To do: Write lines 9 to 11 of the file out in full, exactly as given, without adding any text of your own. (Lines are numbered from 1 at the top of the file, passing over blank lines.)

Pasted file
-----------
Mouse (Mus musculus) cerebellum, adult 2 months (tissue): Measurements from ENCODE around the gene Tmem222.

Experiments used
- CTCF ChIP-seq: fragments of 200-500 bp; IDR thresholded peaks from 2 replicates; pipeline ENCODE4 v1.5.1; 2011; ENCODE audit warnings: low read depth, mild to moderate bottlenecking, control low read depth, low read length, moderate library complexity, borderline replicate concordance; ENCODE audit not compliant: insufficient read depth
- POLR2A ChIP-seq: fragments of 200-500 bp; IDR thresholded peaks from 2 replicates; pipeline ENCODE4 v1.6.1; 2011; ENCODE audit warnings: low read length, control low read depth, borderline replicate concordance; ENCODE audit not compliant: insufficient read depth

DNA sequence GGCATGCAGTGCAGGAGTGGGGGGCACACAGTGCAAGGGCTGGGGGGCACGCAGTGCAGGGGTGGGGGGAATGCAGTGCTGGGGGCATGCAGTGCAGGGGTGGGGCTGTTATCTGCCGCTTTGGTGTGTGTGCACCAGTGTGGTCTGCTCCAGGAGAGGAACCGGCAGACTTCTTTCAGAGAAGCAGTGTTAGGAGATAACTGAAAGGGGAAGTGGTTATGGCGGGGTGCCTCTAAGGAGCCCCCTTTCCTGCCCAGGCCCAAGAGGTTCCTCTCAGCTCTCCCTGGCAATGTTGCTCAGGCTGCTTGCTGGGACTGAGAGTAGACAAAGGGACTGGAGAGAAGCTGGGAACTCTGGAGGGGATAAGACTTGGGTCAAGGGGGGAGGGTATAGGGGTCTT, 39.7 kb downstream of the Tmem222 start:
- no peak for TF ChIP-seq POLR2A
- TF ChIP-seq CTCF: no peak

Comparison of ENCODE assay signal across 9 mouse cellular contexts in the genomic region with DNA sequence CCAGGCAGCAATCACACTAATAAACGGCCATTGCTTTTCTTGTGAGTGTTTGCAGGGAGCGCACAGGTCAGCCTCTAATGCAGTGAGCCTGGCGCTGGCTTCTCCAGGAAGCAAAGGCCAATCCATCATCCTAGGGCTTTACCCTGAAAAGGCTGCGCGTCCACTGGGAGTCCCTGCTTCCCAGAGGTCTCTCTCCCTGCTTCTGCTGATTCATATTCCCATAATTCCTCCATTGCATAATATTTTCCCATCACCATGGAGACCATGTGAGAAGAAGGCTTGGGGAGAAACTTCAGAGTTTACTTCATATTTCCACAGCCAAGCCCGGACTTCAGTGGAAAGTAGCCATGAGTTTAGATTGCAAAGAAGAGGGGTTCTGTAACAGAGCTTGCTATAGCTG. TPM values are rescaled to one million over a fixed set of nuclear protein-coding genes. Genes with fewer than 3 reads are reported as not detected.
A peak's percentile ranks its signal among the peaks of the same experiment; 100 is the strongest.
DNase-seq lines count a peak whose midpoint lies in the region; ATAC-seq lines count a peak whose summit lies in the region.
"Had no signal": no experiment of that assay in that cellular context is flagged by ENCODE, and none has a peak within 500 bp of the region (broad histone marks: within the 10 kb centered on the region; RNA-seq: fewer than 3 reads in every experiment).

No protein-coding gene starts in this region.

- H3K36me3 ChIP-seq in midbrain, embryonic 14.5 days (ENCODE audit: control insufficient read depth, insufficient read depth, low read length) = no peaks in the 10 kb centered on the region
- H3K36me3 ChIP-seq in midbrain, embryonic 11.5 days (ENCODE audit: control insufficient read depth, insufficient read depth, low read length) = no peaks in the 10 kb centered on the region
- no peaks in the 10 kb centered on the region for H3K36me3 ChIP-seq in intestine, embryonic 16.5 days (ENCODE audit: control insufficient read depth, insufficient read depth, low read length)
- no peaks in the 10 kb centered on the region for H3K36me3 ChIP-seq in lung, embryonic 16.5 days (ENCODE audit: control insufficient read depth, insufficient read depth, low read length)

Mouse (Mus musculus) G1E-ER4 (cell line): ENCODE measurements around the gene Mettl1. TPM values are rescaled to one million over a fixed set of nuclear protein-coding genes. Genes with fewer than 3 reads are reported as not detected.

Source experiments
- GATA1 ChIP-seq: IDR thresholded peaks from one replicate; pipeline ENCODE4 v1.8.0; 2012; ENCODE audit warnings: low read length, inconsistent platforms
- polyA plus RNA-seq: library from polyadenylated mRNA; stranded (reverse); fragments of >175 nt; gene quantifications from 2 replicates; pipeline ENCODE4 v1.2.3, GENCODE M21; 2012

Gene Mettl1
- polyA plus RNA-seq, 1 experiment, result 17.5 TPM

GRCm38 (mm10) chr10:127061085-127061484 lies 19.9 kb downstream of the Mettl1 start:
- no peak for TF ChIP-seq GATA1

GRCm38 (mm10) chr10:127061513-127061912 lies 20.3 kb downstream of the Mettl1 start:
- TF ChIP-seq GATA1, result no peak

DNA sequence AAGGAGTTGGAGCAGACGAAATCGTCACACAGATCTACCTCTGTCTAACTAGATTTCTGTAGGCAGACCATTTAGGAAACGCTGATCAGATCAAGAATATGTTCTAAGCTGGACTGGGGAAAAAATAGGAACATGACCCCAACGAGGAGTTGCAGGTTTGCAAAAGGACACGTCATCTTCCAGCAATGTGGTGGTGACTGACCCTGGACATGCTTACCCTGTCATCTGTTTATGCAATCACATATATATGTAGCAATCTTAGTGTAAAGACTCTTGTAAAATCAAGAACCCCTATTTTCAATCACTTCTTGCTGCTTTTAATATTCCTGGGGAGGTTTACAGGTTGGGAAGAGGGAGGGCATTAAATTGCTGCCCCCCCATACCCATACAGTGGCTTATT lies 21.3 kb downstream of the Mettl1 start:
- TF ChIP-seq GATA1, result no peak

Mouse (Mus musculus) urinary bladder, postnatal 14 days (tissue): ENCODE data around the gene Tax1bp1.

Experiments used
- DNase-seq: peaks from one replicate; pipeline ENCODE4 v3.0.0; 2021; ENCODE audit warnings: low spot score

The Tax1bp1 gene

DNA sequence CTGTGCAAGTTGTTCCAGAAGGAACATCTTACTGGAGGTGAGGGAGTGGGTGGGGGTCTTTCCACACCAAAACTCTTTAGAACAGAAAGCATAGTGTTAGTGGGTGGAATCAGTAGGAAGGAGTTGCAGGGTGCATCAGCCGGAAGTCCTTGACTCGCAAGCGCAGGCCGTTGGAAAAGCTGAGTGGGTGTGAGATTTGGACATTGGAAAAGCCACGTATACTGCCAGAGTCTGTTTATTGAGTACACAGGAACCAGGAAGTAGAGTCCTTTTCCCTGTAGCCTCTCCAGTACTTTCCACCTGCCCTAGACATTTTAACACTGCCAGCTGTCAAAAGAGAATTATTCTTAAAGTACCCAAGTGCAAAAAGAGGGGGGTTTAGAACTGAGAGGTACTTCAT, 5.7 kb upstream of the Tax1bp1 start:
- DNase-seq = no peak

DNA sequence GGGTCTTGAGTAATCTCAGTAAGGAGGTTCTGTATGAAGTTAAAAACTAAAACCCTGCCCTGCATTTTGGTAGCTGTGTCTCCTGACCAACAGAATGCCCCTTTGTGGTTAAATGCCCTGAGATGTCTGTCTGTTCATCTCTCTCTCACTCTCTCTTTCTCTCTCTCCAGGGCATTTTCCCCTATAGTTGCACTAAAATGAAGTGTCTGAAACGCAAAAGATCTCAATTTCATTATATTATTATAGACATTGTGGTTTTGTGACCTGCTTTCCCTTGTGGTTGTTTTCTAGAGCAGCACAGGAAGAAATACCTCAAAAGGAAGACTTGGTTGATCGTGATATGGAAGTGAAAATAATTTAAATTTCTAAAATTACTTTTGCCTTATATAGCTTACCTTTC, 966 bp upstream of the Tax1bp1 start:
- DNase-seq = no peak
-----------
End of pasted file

A peak's percentile ranks its signal among the peaks of the same experiment; 100 is the strongest.
DNase-seq lines count a peak whose midpoint lies in the region; ATAC-seq lines count a peak whose summit lies in the region.
"Had no signal": no experiment of that assay in that cellular context is flagged by ENCODE, and none has a peak within 500 bp of the region (broad histone marks: within the 10 kb centered on the region; RNA-seq: fewer than 3 reads in every experiment).